By: Brooke Prather
When describing a man who is larger than life, boasts a résumé that speaks for itself and is a leader in the agricultural industry, three words come to mind — tenacious, driven and passionate.
Upon first glance, Charles “Doc” Graham, D.V.M., resembles a typical Texas cattleman. Standing 6 feet 7 inches from his cowboy hat down to his squared-toe boots, Graham is not only striking in appearance but in character as well.
Small Town Legend
On July 13, 1932, in the small town of Thorndale, Texas, a living legend was born. The son of a farmer and a schoolteacher, Graham said he learned early on, with a little elbow grease and determination, he could achieve anything he set his mind to.
Working alongside his siblings on the family farm, Graham said he was taught how to work hard at an early age. Whether it was early morning cattle and hog feedings or late night harvesting of cotton and corn, he was involved in every aspect of production.
At the age of 18, Graham left the farm and set his sights on Aggieland, he said.
“I left home with $5 in my pocket,” Graham said. “I promised my mother I would amount to something someday.”
And he did.
Once an Aggie, Always an Aggie
Graham said he stepped foot on the Texas A&M University campus in the fall of 1949. As he fiddles with his Aggie ring smooth from years of wear, Graham’s face lights up when reflecting on his time in Aggieland.
True to his agriculture roots, in 1953, Graham graduated with a Bachelor of Science in animal husbandry. Upon graduation, Graham said he entered the United States Army. For two years, Graham proudly fought for the rights and liberties of the American people.
After returning home safely, he went back to Texas A&M to continue his studies. In 1956, he obtained a second Bachelor of Science degree, this time, in animal science.
Without hesitation, Graham accepted admission into Texas A&M School of Veterinary Medicine. During his first year of veterinary school, Graham said he began to seek out the best large animal veterinarians in Texas.
Shortly after his search began, he reconnected with a childhood friend — WH Cardwell, D.VM. Their friendship — turned working relationship — would prove to be a great partnership and a force to be reckoned with, Graham said.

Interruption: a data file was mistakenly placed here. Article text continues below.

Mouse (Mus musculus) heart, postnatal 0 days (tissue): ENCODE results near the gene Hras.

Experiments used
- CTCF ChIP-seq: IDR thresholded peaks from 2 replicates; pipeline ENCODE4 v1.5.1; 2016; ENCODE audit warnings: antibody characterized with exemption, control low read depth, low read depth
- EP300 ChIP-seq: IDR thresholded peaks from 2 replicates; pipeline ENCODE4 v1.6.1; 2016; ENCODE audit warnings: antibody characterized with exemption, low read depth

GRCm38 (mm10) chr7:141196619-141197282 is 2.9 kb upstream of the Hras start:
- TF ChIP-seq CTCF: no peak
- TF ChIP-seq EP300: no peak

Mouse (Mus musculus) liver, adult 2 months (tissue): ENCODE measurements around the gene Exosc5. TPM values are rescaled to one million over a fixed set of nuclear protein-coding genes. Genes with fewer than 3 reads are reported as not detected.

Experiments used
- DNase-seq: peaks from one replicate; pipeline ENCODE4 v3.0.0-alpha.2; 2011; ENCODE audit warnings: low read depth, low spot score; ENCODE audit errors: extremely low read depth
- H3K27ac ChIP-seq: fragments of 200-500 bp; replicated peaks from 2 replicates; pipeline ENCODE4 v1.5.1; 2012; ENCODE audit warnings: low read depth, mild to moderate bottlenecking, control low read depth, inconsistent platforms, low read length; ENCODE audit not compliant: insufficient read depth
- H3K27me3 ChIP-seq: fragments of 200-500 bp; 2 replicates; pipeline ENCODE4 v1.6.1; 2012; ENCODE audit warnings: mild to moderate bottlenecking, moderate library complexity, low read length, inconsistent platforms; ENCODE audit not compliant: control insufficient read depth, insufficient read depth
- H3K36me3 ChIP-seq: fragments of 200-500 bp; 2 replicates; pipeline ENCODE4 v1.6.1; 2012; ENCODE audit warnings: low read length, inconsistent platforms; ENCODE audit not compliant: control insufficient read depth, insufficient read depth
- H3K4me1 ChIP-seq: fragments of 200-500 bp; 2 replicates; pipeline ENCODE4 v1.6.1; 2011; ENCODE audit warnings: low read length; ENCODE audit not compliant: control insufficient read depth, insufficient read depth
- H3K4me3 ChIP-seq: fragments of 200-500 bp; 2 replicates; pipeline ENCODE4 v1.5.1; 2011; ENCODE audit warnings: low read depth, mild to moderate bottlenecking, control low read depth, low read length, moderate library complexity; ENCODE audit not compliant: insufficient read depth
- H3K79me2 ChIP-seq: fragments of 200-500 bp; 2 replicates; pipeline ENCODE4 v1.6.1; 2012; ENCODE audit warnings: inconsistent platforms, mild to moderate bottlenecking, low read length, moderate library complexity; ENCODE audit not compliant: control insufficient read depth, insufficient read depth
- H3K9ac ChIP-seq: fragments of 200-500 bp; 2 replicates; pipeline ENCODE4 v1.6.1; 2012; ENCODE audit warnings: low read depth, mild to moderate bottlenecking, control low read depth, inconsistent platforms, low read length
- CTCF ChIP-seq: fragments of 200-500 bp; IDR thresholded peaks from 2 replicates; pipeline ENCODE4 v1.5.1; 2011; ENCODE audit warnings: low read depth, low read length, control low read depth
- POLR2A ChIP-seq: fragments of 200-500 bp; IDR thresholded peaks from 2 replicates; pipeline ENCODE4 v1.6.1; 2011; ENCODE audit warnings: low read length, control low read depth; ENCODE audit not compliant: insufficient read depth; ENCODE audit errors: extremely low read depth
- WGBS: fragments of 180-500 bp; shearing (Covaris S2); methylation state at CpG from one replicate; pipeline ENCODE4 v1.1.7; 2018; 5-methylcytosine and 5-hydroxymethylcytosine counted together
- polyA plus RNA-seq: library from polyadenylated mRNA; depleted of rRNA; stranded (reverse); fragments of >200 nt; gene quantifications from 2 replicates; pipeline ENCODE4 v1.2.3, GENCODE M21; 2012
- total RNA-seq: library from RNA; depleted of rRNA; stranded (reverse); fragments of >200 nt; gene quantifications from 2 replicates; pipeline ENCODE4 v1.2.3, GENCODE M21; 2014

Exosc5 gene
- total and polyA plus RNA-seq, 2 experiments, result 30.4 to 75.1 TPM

Gambler, Risk-Taker, Businessman
Graham completed his studies at Texas A&M in 1961 with the coveted D.V.M. letters behind his name. With job opportunities ranging from Oklahoma to northern cities, he planted his roots in Elgin, Texas.
1961 was a good year, Graham said. It was during that year that he went into business with Cardwell, building their veterinary practice from the ground up.
“I still remember our conversation to this day,” Graham said. “It was Aug. 15, 1961, and we [Cardwell and Graham] were driving down that highway right over there. When I told him my standards, he almost wrecked the truck.”
Graham said he asked for 50 percent stake in the practice and claims he had the courage to do so because of his lack of funds and above average work ethic.
“I had lots of guts because I had no money,” Graham said. “I knew no living person could out-work me.”
Later in 1961, Graham opened the Southwest Stallion Station. Graham said, long as he can remember, he wanted to be in the stud business. At the age of 14, he purchased his first stud horse, Smokie Reed. Graham stood tall and confident alongside Smokie Reed, which was evident in the weathered black and white photo hanging proudly in his office. Graham knew he would leave his mark on the equine industry, he said.
The equine industry is not the only industry in which Graham has left his mark, said Milton Charanza, owner of Broken Triangle Cattle Marketing. Graham has also been involved in the cattle industry his entire life.